Strangers come to rescue after nearly $1K in donations stolen from Bonita home

Money raised meant for Rady Children's Hospital

SAN DIEGO - Community members are rallying in support of a Bonita man after the money he raised for children in need was stolen.

Ron Komendera's Christmas spirit is back, now that he gets to present Rady Children's Hospital with lots of donations.

Nearly $1,500 was sent to him all because of what some Grinch did last week.

"It's one thing to steal from me, but it's another thing to steal from children; not only children, but sick children," said Komendera.

For the last four years, Komendera has used a simple jar to collect donations from those inspired by his amazing Christmas light show. The show on his front yard includes 36,000 lights choreographed to 60 songs.

However, someone ruined the celebration by grabbing close to $1,000 in cash.

"Tears were coming out of my eyes by buckets, and I wanted to take it down right then and there because I was so devastated," Komendera said.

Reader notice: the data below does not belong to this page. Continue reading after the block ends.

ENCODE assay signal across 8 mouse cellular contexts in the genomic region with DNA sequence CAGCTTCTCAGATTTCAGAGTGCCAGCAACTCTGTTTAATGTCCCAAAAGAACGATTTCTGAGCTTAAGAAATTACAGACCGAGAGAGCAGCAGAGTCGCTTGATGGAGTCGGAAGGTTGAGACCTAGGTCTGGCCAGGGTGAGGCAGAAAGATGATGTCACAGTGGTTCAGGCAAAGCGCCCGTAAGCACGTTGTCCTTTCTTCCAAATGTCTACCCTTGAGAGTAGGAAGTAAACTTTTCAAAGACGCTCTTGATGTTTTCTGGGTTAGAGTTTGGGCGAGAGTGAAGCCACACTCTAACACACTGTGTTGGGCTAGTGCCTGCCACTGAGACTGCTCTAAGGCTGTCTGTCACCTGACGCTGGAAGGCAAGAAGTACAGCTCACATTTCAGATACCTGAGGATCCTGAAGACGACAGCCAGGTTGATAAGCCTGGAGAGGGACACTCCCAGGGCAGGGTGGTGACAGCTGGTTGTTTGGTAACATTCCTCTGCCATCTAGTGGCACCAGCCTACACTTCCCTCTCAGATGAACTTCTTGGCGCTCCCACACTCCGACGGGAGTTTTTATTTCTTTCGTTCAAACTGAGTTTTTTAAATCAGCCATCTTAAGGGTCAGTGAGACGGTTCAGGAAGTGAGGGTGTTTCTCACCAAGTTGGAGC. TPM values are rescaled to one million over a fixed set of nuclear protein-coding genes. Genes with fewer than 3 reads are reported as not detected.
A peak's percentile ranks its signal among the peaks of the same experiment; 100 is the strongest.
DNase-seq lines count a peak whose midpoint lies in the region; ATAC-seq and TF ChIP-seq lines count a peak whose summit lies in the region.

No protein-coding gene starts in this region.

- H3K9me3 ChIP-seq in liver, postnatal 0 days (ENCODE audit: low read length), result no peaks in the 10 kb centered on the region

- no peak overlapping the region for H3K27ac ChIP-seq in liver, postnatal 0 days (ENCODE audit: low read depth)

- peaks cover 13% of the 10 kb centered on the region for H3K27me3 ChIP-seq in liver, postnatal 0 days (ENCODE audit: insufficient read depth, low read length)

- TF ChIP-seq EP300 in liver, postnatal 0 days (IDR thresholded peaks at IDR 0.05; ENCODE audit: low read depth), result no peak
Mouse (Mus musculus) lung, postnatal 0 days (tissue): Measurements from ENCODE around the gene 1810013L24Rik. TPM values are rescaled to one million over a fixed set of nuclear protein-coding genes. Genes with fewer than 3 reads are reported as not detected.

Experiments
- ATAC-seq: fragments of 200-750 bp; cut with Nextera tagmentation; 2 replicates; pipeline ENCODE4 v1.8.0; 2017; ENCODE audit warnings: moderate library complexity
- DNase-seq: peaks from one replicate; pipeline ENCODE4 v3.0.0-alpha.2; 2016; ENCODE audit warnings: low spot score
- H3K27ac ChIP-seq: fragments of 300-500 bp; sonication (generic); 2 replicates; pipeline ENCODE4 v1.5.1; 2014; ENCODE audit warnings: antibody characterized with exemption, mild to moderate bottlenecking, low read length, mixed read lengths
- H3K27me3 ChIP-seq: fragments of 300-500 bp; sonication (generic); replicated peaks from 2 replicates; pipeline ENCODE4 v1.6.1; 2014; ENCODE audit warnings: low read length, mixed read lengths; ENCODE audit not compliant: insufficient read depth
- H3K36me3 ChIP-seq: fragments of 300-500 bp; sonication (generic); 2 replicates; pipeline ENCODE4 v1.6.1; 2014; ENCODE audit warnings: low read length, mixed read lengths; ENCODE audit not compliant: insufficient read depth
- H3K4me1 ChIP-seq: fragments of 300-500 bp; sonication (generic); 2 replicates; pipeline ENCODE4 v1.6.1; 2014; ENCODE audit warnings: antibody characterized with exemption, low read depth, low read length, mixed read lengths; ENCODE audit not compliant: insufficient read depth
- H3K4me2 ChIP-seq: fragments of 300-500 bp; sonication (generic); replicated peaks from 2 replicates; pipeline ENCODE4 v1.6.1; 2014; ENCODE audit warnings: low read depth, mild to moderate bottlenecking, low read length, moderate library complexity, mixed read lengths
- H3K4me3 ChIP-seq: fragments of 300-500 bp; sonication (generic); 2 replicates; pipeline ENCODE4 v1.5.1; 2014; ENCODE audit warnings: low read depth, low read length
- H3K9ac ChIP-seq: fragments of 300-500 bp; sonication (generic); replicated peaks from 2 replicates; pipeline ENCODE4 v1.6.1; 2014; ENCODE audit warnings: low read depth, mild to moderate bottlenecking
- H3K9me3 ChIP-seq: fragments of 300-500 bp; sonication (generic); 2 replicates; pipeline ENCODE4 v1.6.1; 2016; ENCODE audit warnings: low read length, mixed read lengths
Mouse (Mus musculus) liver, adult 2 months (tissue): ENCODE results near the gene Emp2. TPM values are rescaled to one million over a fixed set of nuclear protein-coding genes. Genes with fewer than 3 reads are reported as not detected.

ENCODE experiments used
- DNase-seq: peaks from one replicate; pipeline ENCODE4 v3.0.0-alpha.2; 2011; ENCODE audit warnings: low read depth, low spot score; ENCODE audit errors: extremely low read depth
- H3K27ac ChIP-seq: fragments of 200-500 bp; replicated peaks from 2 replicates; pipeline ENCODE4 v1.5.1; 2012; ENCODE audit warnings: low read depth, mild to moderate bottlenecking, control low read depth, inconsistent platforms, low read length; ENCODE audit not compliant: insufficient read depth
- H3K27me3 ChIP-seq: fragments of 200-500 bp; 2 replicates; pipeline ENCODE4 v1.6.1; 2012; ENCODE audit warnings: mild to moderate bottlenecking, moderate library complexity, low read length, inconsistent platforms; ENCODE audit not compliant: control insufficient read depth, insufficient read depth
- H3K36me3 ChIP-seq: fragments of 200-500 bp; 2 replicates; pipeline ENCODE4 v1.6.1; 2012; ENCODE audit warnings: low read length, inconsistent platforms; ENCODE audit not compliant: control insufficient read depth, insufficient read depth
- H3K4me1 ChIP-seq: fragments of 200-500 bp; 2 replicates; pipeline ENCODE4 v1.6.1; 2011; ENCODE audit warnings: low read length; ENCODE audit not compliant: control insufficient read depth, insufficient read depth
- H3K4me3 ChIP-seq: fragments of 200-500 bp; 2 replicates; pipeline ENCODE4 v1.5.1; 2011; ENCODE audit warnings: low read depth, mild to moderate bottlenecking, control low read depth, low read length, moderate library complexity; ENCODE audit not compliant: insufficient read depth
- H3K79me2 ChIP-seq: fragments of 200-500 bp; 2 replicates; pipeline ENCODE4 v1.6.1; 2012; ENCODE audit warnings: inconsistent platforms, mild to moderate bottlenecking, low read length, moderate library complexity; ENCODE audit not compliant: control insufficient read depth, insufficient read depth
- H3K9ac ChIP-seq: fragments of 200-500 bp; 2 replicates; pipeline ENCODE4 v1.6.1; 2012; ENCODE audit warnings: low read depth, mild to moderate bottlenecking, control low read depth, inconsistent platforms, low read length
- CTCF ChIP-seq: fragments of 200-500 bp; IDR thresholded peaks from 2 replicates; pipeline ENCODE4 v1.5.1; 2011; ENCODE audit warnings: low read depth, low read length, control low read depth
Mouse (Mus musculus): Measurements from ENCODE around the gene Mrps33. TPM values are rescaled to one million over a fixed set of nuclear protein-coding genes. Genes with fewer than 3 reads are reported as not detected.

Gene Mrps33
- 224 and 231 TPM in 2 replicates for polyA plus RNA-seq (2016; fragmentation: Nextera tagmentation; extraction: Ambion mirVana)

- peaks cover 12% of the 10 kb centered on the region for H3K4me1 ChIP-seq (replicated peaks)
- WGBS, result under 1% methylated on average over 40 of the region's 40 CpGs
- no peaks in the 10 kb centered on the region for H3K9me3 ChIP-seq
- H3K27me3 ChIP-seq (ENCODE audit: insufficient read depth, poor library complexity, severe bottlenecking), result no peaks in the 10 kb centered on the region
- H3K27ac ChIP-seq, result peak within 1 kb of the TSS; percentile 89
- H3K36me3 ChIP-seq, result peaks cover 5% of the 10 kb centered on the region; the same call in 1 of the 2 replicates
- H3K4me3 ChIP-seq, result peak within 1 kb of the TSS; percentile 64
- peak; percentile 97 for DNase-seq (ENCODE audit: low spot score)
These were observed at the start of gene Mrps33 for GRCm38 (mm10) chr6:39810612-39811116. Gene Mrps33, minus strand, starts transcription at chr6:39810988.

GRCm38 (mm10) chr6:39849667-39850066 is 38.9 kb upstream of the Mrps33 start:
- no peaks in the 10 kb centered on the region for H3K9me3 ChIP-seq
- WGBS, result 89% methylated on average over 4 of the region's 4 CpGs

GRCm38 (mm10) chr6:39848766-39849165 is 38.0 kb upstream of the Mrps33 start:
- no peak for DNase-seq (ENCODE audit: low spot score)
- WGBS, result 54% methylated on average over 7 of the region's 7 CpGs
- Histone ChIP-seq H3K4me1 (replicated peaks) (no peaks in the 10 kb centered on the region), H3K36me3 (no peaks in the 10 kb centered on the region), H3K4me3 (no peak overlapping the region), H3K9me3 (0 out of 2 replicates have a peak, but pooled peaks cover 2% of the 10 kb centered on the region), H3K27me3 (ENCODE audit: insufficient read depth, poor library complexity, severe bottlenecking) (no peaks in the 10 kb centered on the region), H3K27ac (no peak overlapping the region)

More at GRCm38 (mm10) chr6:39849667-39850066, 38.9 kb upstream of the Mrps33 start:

Komendera's faith has been restored, thanks to the kindness of strangers.

One local woman who is traveling called from Chicago, and Komendera said, "She says, 'I'm so sorry' and she says, 'I am sending you a check for $1,000.'"

New donations coupled with previous ones total $3,255 and counting.

"I'm hoping to reach $5,000," said Komendera.

All the money goes to Rady Children's Hospital's Child Life program, which is run solely on donations. The program offers comfort and support to ailing children and their families.

Belinda Lanois, who runs the department, said, "I'm just getting goosebumps thinking … I mean, this is Christmas, this is what the holiday spirit is about."

Now, Komendera is not taking any chances. A good Samaritan has built him a metal lockbox for the donations.

"A gorilla and two apes cannot get in there," said Komendera.

He also said he wants the thief to know it's not too late to do the right thing.

"If you have a decent bone in your body, for God sakes, bring the money back, bring it back secretly," said Komendera.

Komendera, who will turn 77 next month, said he may need more help next year to put up the massive display, which takes about two-and-a-half weeks.

The light show runs through New Year's Eve.

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